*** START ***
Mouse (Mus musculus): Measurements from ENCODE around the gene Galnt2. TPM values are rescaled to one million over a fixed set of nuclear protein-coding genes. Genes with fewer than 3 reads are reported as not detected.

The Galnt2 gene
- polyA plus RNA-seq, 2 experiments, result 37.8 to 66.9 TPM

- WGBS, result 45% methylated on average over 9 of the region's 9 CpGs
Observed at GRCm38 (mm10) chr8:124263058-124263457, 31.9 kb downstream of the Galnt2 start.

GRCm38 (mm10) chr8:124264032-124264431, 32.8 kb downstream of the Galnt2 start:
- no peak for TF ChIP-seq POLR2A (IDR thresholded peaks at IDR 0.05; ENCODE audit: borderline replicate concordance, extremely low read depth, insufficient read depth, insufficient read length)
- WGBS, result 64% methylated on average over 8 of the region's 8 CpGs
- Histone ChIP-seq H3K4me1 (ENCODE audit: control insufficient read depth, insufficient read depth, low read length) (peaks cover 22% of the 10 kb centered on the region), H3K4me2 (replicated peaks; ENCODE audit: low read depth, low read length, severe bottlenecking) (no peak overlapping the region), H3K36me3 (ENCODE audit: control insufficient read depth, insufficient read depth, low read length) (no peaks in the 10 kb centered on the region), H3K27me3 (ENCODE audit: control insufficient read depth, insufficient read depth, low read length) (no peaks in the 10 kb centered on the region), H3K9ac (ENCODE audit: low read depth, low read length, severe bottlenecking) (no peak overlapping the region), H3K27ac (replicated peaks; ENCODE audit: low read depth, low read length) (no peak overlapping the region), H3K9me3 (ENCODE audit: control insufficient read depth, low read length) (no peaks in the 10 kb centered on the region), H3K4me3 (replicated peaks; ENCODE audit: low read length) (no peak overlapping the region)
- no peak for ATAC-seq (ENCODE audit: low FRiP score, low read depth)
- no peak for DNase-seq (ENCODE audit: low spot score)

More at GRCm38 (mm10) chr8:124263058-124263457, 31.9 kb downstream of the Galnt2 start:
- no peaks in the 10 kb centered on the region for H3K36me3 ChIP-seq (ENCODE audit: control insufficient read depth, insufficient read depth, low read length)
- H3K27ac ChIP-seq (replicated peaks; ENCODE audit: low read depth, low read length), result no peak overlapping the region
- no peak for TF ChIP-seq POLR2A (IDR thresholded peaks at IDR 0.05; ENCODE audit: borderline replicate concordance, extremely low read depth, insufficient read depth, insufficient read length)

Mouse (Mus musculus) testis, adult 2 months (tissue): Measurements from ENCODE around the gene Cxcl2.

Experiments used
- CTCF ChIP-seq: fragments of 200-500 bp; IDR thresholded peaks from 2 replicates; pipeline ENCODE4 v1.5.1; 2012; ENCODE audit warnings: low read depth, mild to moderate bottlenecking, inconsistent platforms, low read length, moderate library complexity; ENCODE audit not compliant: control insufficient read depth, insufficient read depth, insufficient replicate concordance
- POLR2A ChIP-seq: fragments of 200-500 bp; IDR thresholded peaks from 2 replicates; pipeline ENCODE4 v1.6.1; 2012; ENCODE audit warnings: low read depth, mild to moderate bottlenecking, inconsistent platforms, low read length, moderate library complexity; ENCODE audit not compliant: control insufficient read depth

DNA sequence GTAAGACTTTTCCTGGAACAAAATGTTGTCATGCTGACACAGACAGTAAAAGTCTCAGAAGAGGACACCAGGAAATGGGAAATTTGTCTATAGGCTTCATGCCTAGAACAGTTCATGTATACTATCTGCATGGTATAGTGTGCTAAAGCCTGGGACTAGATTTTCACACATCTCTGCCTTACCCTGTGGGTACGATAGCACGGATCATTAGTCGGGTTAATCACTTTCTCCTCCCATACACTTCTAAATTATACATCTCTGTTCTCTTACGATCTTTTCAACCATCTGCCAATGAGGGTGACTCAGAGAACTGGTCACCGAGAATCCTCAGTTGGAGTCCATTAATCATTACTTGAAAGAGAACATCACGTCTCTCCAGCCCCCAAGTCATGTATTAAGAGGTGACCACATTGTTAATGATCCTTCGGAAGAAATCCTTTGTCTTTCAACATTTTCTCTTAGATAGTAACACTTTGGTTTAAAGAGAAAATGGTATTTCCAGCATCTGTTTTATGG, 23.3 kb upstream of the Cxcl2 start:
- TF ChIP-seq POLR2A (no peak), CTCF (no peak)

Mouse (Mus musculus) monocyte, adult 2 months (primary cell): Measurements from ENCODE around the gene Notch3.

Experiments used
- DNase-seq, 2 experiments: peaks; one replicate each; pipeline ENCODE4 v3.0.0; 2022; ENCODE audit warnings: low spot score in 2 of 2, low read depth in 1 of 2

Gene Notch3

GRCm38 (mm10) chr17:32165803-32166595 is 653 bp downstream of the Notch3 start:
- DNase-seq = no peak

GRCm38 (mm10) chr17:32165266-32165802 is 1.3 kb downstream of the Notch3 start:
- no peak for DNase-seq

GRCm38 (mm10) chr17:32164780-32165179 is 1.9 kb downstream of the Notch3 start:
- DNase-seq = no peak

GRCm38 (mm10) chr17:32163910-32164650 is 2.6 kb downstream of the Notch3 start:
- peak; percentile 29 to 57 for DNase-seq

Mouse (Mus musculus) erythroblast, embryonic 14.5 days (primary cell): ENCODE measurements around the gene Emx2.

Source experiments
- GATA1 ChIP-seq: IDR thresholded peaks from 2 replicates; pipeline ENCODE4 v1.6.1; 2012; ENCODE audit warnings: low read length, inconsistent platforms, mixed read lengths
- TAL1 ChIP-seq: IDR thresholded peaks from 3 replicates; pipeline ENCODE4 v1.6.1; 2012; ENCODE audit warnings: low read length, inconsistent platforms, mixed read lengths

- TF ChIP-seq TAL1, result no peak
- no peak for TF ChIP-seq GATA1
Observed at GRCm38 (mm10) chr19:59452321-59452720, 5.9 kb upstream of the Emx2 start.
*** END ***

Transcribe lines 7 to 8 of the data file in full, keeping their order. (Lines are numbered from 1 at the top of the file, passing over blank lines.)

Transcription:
- no peak for TF ChIP-seq POLR2A (IDR thresholded peaks at IDR 0.05; ENCODE audit: borderline replicate concordance, extremely low read depth, insufficient read depth, insufficient read length)
- WGBS, result 64% methylated on average over 8 of the region's 8 CpGs